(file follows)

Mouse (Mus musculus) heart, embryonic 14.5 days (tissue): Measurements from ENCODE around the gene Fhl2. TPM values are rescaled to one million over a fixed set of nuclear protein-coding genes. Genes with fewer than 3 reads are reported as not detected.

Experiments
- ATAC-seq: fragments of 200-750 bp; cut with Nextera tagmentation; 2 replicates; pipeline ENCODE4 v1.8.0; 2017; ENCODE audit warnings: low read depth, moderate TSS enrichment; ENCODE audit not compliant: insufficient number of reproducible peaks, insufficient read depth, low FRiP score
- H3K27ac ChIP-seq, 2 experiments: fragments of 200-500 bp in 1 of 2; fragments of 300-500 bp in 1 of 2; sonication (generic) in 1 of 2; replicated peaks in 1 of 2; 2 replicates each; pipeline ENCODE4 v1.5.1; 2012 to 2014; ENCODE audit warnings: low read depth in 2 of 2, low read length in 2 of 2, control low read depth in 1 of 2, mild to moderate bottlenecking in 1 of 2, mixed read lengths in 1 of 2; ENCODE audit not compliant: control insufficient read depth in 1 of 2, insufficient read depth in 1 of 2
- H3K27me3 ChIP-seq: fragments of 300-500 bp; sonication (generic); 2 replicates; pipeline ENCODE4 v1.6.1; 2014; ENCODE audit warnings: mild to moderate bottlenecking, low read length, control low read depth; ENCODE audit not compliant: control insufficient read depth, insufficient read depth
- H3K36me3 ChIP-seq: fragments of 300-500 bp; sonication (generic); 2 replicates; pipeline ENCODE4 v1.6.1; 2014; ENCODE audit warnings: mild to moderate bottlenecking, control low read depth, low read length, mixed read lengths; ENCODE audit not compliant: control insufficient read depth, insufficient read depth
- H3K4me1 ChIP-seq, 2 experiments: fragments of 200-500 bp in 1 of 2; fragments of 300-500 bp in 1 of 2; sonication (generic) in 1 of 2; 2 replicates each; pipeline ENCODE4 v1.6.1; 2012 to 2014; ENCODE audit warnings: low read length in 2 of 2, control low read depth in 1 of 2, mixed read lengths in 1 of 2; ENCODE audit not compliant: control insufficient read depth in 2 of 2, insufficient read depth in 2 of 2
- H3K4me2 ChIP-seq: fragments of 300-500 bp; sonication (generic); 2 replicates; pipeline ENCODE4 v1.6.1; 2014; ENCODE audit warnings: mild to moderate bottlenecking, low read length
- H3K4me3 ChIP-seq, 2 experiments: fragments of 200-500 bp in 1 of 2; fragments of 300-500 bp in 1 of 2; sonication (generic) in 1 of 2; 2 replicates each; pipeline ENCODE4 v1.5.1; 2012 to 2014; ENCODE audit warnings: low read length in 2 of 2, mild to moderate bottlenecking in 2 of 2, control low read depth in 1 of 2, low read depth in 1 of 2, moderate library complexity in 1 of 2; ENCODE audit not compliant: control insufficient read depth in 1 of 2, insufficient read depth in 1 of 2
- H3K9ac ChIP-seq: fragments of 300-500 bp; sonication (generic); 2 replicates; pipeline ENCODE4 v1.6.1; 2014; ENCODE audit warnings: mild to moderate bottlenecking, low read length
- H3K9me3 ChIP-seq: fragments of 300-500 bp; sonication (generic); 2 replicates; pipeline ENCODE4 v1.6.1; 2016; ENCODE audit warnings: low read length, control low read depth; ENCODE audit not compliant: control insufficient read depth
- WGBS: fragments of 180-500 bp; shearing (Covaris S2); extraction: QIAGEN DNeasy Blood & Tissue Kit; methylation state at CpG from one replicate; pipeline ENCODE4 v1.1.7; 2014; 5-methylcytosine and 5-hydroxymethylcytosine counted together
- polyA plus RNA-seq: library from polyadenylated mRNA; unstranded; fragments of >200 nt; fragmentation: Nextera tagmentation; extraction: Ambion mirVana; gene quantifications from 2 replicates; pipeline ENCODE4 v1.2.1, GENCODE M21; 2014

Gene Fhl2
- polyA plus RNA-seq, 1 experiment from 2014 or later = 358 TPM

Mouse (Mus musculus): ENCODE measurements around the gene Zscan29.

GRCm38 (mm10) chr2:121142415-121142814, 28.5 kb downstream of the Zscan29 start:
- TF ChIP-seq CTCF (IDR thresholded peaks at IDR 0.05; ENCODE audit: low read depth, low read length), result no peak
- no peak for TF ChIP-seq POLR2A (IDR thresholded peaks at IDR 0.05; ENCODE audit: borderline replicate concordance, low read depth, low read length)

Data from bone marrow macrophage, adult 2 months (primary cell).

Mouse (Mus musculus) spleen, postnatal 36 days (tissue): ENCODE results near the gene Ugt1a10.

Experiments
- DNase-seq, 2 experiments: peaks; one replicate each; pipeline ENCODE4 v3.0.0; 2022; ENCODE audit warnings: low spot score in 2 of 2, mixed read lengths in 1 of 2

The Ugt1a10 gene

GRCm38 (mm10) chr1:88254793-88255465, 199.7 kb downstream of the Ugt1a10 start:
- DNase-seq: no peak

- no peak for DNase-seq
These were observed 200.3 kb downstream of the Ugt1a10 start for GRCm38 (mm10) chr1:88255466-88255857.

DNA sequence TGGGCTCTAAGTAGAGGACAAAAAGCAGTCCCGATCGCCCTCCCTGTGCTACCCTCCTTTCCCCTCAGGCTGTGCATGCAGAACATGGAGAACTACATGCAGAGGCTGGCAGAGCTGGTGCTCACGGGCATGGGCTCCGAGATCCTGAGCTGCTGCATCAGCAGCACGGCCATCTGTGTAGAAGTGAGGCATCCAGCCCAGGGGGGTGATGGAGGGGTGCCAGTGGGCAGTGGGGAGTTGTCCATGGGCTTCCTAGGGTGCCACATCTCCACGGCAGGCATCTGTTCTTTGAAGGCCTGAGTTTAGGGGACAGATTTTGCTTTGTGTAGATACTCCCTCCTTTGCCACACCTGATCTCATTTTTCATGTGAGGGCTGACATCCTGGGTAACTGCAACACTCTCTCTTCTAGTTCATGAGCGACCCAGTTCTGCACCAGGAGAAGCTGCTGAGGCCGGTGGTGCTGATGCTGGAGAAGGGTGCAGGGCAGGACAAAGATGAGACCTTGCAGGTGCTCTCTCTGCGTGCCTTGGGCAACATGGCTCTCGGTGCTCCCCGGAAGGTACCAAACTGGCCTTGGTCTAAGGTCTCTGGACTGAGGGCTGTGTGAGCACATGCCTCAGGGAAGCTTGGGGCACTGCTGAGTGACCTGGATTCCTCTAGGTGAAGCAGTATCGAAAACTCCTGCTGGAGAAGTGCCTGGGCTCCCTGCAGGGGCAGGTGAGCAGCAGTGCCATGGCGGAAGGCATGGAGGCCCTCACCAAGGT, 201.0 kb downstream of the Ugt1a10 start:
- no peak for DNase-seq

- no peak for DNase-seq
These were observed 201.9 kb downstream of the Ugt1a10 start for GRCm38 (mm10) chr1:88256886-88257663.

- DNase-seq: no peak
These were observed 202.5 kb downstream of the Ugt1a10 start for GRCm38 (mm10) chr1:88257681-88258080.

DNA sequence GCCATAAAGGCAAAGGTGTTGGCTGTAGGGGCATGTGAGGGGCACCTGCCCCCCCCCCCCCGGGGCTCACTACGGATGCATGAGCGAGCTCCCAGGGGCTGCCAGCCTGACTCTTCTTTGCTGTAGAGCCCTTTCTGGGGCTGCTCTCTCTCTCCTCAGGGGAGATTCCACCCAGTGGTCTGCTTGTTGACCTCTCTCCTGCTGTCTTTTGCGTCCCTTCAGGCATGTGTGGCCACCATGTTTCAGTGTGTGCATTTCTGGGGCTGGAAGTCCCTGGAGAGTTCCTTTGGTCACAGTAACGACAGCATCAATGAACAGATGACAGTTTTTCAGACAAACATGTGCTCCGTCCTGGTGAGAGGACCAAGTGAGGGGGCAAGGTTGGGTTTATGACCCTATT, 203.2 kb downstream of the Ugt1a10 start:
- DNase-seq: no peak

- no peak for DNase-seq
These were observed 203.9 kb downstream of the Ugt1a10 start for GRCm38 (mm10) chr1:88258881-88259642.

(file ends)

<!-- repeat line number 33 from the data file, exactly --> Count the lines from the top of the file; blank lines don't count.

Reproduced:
- DNase-seq: no peak